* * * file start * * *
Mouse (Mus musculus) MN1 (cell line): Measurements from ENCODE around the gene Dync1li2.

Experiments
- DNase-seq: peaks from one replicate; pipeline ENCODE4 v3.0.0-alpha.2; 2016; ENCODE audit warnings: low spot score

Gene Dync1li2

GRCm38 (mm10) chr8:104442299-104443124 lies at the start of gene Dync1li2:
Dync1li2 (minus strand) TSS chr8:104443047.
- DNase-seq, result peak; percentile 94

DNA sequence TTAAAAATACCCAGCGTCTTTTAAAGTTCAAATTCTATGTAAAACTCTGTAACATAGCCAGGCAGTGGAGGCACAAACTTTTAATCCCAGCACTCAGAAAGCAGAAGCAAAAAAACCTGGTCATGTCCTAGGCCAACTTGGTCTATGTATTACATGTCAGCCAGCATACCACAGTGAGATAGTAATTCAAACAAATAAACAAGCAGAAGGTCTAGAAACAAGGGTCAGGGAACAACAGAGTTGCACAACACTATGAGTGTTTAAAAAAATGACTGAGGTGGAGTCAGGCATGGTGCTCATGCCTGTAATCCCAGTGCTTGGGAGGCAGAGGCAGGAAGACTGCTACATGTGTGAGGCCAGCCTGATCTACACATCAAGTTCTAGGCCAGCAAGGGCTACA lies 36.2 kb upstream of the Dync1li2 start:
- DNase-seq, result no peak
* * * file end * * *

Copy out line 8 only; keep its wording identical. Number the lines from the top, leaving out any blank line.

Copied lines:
DNA sequence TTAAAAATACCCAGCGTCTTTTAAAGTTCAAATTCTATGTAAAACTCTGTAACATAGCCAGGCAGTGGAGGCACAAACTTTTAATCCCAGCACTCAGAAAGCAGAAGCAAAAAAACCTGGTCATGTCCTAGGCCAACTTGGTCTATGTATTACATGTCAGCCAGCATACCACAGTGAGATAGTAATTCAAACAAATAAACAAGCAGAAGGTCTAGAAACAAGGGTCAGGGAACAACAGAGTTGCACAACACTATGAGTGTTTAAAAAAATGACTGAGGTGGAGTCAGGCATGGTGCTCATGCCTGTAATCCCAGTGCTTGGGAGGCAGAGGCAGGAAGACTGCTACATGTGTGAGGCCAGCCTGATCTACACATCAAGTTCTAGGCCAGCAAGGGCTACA lies 36.2 kb upstream of the Dync1li2 start: